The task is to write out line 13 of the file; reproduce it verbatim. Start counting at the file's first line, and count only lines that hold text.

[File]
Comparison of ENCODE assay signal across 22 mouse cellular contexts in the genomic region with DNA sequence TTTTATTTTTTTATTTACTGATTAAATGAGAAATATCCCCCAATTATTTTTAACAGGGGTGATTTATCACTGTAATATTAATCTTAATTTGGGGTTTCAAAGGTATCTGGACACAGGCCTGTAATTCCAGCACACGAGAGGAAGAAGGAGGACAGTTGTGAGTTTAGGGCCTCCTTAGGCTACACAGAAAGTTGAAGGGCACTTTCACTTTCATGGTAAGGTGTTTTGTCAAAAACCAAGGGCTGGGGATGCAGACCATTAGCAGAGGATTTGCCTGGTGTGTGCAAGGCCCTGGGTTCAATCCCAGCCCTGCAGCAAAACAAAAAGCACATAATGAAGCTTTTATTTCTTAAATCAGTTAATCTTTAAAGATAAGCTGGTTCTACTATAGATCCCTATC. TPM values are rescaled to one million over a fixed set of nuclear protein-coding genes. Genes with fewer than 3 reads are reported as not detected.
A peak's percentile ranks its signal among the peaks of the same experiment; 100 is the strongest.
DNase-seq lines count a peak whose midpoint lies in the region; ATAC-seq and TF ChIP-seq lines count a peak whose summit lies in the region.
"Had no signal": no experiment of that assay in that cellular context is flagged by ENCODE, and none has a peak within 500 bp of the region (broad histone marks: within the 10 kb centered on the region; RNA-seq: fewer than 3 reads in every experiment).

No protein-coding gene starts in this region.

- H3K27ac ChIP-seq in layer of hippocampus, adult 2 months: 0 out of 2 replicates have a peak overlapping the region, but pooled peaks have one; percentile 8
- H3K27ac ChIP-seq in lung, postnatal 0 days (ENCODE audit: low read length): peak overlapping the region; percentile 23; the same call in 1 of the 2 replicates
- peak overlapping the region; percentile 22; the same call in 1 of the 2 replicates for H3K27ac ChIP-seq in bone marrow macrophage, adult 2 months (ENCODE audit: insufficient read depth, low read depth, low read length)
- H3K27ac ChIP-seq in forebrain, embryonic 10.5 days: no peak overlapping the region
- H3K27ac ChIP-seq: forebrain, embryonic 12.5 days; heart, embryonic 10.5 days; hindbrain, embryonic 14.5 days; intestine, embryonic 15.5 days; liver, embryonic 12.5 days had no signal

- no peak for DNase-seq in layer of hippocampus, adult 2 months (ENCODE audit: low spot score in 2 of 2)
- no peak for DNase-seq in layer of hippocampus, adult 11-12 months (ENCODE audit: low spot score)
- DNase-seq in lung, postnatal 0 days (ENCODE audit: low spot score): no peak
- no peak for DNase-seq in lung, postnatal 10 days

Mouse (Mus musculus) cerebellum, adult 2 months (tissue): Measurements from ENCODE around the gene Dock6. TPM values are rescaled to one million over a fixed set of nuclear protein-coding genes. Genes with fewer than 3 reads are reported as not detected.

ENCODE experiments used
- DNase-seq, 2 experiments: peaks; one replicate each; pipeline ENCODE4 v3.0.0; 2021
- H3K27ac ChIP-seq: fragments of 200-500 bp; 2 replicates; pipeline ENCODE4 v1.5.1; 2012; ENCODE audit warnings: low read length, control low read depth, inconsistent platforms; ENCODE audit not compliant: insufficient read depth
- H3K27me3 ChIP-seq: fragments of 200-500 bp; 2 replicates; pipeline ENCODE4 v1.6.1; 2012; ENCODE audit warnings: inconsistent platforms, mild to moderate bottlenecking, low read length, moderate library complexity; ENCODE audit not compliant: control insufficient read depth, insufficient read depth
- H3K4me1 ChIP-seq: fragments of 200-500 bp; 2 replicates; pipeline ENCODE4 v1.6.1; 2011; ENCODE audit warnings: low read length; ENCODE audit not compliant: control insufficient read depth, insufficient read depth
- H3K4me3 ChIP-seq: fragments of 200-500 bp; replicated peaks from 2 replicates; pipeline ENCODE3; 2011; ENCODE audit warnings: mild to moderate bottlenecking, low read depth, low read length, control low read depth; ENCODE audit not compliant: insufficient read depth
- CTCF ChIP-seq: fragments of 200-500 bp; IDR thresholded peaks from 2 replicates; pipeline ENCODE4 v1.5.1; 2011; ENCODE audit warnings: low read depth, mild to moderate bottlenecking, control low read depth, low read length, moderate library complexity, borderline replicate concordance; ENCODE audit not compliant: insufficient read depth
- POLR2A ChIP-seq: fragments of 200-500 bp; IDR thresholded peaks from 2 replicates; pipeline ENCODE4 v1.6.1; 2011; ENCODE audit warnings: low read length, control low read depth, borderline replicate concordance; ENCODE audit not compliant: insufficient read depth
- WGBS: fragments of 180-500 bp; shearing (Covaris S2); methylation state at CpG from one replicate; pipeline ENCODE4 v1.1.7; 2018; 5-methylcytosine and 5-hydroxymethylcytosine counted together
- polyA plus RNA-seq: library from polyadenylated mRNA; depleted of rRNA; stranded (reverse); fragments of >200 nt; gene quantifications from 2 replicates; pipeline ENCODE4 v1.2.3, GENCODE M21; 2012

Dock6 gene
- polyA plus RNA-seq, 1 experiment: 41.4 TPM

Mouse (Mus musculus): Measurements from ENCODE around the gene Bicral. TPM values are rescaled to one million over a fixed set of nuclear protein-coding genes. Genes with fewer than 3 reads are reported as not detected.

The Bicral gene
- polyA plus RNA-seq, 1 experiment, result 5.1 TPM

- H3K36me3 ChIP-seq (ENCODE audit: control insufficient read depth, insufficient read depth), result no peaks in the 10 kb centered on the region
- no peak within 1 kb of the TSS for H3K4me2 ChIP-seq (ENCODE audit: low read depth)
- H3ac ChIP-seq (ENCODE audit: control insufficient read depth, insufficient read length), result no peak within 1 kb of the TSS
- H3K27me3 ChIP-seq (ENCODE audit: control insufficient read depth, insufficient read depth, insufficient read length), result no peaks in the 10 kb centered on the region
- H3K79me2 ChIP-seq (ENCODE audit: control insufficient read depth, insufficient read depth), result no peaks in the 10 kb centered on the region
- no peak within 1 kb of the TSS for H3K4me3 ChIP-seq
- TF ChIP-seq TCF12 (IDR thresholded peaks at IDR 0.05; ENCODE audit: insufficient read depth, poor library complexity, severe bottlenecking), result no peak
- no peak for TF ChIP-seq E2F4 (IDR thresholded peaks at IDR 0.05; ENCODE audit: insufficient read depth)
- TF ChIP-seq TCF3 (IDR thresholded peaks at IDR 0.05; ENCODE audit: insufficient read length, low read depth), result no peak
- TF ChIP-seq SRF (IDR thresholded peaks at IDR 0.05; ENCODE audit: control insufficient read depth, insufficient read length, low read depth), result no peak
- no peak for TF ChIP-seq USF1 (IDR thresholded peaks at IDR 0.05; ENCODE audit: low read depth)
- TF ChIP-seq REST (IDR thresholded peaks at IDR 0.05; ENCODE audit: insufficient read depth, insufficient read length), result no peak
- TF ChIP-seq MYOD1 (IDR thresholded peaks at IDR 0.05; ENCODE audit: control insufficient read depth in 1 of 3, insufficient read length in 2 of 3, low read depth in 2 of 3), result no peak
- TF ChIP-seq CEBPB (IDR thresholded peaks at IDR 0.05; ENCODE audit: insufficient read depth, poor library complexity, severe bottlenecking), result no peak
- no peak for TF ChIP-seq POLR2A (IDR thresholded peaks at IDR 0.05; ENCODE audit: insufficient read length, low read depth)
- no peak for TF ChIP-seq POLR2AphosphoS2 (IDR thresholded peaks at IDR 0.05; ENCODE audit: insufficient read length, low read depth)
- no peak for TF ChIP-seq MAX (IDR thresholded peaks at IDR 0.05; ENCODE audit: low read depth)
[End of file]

- DNase-seq in lung, postnatal 0 days (ENCODE audit: low spot score): no peak